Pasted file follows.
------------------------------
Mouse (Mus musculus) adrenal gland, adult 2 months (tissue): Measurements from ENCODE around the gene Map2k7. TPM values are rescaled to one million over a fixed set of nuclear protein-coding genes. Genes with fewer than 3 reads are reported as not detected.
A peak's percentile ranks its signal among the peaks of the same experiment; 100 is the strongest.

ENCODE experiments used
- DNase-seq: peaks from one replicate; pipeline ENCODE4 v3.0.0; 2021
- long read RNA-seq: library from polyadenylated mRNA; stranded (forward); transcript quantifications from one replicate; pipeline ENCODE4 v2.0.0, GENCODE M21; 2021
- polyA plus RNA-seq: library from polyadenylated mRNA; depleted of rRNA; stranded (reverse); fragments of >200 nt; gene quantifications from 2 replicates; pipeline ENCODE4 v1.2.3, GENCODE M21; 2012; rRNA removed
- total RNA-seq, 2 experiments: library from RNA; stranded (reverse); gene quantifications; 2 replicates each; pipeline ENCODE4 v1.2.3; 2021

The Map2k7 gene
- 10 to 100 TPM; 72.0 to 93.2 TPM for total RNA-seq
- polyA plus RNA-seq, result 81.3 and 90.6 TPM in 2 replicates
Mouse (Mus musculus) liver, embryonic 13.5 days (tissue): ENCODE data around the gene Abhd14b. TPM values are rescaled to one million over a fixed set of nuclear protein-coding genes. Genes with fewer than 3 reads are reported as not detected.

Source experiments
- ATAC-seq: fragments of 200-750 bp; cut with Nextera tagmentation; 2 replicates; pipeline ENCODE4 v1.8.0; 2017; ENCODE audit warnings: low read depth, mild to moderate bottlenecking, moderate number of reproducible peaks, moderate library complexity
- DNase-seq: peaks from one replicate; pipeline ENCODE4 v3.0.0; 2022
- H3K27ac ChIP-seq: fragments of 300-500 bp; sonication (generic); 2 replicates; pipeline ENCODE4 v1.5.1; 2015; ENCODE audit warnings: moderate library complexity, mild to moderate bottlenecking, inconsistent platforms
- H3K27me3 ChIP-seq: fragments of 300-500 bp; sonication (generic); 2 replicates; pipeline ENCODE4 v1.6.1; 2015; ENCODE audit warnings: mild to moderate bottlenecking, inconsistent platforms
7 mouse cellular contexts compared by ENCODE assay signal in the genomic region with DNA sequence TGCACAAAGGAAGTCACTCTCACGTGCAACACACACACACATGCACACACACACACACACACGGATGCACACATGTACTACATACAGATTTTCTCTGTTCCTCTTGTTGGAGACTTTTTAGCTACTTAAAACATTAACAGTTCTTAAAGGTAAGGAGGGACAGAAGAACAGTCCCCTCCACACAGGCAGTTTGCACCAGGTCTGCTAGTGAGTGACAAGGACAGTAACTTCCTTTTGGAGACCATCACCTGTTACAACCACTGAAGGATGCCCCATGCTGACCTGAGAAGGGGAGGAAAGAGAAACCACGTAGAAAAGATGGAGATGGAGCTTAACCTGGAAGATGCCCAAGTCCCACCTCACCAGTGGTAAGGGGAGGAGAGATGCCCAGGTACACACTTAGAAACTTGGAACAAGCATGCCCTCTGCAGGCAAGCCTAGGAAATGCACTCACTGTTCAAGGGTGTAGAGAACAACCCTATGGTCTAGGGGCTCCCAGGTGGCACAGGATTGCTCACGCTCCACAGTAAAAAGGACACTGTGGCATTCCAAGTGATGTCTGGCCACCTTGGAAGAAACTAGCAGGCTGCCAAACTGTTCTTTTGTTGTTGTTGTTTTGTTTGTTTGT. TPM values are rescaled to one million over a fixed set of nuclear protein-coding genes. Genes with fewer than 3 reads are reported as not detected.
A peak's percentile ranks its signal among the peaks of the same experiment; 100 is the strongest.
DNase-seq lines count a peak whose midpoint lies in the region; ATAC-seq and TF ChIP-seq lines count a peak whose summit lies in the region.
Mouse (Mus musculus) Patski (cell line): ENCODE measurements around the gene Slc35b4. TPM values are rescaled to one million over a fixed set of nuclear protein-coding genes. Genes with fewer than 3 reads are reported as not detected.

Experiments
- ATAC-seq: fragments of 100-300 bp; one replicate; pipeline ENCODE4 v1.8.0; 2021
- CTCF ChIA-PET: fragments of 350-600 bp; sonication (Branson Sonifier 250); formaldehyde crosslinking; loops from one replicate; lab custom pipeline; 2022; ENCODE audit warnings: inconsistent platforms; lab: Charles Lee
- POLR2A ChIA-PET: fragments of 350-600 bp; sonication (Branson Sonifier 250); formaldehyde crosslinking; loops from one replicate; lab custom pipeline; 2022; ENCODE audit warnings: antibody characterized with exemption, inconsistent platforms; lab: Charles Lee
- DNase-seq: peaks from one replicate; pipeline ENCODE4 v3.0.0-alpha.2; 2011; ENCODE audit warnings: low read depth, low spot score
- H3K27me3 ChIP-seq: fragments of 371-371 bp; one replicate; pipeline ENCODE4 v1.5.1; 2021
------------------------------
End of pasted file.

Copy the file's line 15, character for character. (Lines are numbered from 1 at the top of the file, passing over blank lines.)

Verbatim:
- H3K27ac ChIP-seq: fragments of 300-500 bp; sonication (generic); 2 replicates; pipeline ENCODE4 v1.5.1; 2015; ENCODE audit warnings: moderate library complexity, mild to moderate bottlenecking, inconsistent platforms